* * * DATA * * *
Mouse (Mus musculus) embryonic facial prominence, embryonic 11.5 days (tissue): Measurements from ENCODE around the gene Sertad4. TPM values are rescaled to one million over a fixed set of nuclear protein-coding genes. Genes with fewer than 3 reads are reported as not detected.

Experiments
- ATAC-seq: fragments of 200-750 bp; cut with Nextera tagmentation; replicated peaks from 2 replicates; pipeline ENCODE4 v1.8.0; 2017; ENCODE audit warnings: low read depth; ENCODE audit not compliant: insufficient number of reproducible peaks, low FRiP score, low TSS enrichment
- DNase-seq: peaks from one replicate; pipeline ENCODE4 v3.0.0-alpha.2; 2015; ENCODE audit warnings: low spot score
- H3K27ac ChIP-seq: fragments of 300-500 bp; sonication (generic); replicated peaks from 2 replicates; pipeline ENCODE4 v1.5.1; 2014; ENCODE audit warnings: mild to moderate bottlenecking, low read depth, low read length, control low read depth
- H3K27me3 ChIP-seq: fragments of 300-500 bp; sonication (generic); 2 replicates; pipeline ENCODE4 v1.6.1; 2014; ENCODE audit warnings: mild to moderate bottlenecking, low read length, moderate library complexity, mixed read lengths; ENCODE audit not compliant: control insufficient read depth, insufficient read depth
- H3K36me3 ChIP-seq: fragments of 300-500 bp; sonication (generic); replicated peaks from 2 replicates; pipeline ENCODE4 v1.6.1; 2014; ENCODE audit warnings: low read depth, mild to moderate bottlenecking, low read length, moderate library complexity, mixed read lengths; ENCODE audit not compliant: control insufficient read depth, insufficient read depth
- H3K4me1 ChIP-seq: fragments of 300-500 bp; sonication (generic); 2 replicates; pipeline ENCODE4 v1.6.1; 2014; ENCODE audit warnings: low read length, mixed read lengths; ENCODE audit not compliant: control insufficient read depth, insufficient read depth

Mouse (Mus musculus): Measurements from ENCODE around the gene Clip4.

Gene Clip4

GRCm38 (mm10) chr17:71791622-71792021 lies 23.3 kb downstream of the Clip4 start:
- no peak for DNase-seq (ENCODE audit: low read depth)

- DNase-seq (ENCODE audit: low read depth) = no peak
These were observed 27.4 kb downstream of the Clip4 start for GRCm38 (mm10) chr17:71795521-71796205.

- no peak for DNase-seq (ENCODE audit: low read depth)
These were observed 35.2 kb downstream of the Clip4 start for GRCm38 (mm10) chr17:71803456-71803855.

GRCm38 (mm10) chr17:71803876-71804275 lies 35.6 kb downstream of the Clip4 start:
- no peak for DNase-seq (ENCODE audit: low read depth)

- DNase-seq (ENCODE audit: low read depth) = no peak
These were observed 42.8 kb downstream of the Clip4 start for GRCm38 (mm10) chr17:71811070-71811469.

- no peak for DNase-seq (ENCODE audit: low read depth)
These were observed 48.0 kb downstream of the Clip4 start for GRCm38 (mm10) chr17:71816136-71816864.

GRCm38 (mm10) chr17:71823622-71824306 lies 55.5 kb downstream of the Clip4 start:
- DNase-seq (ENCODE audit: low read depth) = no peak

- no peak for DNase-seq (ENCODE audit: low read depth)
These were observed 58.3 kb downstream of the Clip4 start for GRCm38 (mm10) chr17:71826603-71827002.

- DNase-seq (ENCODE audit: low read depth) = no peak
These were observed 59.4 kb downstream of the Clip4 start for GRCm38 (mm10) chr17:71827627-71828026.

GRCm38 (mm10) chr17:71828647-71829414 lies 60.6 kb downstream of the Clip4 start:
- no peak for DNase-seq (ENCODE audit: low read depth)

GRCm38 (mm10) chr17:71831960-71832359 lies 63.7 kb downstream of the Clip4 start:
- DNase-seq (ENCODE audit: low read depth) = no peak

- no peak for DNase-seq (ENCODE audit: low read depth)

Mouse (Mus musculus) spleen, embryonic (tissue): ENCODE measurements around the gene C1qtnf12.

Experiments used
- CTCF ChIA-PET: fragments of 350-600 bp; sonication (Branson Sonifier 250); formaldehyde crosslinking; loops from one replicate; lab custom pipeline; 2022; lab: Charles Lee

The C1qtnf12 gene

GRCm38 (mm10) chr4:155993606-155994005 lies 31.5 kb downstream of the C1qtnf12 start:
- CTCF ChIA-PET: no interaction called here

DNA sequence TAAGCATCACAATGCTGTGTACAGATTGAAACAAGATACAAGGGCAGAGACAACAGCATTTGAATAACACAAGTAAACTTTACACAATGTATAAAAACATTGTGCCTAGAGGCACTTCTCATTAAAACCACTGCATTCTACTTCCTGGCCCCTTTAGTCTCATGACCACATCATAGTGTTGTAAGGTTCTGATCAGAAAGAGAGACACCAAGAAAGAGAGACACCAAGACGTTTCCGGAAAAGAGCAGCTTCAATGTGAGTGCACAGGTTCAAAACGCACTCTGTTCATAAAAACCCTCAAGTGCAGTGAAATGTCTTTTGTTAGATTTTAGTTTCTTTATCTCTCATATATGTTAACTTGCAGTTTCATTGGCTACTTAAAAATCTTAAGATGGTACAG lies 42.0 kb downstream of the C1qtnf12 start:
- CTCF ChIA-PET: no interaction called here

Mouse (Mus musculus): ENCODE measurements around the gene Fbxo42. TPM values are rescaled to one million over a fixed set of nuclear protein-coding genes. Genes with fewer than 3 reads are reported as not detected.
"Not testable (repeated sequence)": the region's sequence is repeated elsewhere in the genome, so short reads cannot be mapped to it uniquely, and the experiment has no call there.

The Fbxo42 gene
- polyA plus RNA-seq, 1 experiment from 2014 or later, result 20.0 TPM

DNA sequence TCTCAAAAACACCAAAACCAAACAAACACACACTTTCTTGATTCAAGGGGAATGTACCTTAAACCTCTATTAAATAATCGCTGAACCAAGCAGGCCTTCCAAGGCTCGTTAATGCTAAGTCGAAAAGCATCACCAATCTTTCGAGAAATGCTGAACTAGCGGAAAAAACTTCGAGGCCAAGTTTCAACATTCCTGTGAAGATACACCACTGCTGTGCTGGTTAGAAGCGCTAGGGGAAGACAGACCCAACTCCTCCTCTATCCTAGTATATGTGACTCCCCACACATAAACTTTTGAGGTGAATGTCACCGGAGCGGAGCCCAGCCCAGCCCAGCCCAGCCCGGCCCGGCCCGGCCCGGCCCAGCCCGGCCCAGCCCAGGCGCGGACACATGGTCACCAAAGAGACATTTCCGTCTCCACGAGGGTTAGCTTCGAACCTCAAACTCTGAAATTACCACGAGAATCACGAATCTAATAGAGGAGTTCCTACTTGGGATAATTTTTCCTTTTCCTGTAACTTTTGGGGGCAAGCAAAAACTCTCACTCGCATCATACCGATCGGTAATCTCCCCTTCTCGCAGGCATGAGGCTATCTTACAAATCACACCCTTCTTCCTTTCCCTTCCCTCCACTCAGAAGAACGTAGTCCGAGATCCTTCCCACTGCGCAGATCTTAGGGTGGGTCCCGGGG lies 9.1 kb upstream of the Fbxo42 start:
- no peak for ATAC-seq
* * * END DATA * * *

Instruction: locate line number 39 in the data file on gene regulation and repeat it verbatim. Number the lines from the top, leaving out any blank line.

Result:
- CTCF ChIA-PET: no interaction called here